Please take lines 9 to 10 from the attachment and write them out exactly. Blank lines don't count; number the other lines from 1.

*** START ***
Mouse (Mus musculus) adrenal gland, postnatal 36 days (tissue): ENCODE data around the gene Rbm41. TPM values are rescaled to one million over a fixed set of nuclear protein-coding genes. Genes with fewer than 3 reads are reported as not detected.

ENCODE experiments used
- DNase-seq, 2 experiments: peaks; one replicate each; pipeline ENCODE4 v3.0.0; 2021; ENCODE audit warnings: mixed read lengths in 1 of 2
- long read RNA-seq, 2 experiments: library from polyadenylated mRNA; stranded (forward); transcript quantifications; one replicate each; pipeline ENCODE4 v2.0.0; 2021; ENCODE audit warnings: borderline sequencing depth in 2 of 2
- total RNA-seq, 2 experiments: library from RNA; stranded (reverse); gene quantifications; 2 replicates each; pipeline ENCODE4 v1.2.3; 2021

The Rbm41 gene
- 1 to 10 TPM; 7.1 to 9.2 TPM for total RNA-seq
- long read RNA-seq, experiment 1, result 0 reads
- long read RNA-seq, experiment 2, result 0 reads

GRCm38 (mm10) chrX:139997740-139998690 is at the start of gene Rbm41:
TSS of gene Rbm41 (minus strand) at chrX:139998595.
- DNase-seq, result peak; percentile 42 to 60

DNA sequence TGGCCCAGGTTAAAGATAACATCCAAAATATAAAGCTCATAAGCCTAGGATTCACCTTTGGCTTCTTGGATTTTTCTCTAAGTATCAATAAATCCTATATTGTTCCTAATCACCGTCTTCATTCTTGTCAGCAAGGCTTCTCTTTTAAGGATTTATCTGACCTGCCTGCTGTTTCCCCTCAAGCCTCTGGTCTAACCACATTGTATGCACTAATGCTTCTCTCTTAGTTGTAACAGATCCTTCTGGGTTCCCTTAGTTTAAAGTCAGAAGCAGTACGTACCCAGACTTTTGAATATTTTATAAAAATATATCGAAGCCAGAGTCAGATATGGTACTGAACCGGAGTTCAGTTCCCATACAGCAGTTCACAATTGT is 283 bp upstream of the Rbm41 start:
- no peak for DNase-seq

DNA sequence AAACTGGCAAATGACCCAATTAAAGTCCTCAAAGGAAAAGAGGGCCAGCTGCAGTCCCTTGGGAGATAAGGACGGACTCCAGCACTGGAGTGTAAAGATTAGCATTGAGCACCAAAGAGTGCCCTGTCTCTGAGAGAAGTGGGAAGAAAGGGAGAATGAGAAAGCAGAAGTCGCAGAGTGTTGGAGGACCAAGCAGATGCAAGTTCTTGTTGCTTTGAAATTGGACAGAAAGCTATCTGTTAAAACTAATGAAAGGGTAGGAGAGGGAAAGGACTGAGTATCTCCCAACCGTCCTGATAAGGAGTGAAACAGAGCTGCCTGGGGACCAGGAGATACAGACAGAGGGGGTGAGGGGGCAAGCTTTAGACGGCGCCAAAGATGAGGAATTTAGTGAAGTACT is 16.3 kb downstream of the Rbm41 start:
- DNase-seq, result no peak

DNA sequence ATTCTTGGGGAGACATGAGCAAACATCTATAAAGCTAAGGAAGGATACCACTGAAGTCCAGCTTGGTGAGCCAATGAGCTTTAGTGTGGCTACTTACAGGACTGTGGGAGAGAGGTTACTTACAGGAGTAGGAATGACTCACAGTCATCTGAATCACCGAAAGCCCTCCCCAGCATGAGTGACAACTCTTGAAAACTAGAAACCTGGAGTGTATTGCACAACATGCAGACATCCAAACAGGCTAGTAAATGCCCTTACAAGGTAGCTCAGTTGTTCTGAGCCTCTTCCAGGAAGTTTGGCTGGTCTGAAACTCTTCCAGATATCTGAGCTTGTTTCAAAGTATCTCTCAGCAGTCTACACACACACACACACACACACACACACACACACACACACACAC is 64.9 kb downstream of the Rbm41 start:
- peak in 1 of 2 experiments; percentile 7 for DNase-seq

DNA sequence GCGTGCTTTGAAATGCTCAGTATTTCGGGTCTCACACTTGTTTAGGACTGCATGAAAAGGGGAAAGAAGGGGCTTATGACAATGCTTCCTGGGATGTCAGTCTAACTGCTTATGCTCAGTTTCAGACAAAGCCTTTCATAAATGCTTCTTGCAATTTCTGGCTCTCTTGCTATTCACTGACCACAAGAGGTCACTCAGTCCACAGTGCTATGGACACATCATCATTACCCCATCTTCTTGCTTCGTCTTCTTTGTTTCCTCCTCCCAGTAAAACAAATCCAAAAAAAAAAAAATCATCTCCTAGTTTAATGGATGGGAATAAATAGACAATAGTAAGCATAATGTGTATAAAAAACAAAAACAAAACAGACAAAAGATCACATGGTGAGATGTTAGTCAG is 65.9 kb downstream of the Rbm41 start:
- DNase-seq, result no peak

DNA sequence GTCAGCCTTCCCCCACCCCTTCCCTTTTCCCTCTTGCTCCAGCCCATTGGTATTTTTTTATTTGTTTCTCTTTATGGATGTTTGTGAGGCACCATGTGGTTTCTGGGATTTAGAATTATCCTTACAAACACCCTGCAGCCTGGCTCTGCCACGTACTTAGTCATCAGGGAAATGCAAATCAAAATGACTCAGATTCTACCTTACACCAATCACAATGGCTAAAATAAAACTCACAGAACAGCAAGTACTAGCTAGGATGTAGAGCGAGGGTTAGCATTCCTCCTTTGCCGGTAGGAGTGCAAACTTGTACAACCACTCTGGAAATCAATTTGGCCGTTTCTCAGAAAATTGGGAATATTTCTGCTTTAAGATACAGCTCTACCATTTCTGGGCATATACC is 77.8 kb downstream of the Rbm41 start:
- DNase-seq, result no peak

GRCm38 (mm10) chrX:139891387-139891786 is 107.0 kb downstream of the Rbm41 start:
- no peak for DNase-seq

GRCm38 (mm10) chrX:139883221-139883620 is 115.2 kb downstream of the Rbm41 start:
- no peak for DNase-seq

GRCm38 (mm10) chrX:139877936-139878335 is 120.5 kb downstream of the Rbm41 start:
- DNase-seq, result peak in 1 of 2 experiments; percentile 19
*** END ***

- long read RNA-seq, experiment 2, result 0 reads

GRCm38 (mm10) chrX:139997740-139998690 is at the start of gene Rbm41: